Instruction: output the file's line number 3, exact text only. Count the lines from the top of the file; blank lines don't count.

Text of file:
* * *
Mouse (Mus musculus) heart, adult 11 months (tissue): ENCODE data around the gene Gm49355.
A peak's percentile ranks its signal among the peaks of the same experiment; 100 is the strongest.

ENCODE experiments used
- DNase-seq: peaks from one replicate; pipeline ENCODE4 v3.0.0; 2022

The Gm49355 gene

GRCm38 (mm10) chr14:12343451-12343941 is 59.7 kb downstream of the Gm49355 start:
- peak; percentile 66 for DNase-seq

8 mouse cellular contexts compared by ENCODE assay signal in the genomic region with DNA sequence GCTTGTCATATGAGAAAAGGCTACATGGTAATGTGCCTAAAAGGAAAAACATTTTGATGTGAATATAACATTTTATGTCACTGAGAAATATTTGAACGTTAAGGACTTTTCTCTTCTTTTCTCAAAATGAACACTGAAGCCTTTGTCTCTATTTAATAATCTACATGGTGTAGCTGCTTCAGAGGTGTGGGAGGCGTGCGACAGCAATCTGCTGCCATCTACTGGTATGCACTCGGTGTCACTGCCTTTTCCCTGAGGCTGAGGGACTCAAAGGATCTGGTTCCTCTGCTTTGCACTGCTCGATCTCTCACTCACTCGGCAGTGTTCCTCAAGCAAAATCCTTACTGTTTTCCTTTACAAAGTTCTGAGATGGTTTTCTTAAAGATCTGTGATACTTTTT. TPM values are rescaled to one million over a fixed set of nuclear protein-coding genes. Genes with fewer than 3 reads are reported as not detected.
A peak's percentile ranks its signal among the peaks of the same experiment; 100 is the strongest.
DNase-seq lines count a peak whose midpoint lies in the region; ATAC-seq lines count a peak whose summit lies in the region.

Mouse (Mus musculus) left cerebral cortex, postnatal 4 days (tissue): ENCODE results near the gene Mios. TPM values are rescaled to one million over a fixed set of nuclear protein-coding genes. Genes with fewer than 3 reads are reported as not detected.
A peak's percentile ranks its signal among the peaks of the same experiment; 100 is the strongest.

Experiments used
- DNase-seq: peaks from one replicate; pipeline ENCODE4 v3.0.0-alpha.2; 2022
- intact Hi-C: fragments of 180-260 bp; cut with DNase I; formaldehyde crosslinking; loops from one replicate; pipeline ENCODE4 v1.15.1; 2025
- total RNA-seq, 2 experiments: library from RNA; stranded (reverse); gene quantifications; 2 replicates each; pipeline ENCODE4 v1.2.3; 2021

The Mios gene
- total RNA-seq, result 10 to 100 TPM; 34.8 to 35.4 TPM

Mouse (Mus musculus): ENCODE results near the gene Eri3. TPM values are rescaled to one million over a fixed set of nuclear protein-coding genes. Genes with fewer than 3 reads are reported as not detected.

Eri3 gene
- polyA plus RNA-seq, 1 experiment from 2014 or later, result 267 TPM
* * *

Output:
ENCODE experiments used